The TMF’s response to Ray Hartley on Thabo Mbeki’s articles

Old habits die hard – Ray Hartley and the demonisation of the Mbeki Presidency.

On Monday this week, former President Thabo Mbeki released the first of a series of articles intended to correct distortions about the period when he served as President of the ANC and the Republic.

As was expected, this article, which discussed the former President’s alleged paranoia, has generated much discussion and debate across the country.

One such contribution has come from a familiar place, the desk of former Sunday Times editor, Ray Hartley.

In an online article headlined: “Sorry, Mr Mbeki, but I just don’t buy your story,” Hartley regurgitates the claim of paranoia on the part of the former President and disputes that the latter reprimanded late Safety and Security Minister, Steve Tshwete, for publicly naming Cyril Ramaphosa, Tokyo Sexwale and Matthews Phosa as subjects of a police investigation for an alleged plot to topple the President 15 years ago.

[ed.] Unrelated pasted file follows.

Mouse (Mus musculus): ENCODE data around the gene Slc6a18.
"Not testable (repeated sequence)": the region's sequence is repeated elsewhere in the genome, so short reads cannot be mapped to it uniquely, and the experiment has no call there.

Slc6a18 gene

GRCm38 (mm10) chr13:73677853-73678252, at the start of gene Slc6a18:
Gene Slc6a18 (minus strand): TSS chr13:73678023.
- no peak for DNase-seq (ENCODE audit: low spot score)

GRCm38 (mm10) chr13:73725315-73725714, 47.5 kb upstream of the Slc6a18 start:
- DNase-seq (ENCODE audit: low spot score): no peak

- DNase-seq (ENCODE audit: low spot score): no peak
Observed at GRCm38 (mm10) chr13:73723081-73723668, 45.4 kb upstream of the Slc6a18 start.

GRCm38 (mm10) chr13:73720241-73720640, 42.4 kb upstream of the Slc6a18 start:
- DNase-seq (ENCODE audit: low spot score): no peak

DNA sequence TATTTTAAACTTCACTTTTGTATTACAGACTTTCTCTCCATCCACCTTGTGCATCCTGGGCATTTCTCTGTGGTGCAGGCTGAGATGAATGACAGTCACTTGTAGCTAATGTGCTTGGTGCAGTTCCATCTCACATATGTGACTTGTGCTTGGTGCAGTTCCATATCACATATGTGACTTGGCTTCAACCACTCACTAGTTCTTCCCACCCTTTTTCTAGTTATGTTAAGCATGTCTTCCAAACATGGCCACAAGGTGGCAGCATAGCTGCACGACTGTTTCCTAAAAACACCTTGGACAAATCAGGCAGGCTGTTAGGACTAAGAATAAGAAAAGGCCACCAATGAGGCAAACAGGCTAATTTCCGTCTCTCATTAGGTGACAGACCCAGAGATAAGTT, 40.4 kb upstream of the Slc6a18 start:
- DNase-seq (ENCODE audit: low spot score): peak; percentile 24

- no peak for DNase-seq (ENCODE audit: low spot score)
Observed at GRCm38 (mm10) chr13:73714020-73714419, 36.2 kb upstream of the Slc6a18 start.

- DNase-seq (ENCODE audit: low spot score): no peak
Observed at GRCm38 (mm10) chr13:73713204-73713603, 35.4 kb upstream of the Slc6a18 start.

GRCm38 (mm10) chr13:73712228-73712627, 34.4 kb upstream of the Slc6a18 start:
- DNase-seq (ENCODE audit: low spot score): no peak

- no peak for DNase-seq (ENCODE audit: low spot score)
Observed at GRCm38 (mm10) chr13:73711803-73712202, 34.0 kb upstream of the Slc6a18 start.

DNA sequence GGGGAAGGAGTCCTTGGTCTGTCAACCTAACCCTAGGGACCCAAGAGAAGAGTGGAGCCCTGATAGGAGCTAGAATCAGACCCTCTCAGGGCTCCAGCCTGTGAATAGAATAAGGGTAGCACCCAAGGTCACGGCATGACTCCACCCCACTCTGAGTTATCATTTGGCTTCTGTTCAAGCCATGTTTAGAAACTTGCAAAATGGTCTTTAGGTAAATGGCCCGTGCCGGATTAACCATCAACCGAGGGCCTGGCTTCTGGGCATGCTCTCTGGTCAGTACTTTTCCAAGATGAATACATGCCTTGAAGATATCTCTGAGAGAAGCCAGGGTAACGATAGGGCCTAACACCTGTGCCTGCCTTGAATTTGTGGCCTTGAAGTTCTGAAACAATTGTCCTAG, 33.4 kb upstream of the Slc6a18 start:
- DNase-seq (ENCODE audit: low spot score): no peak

Hartley relies on selective quotation and misrepresentation of the facts, an age-old trick in the book of bad journalism, to substantiate his claim that in Mbeki, South Africans had a paranoid President.

He writes: “In a separate interview, Mbeki said: “Some people want to be president of South Africa. That’s fine. The matter that’s arising is the manner in which people pursue their ambitions.” He went on: “It’s a conspiratorial thing. I know you have business people who say we will set up a fund to promote our particular candidate and we will then try to influence particular journalists.”

Hartley adds: “The public were suddenly exposed to the extent of the paranoia which had gripped the Mbeki presidency.”

The interview he is referring to took place on 24 April 2001 and was conducted by E-TV journalists, San Reddy and Deborah Patta.

Here is the full transcript of the part of the interview in which the alleged plot to topple the President is discussed: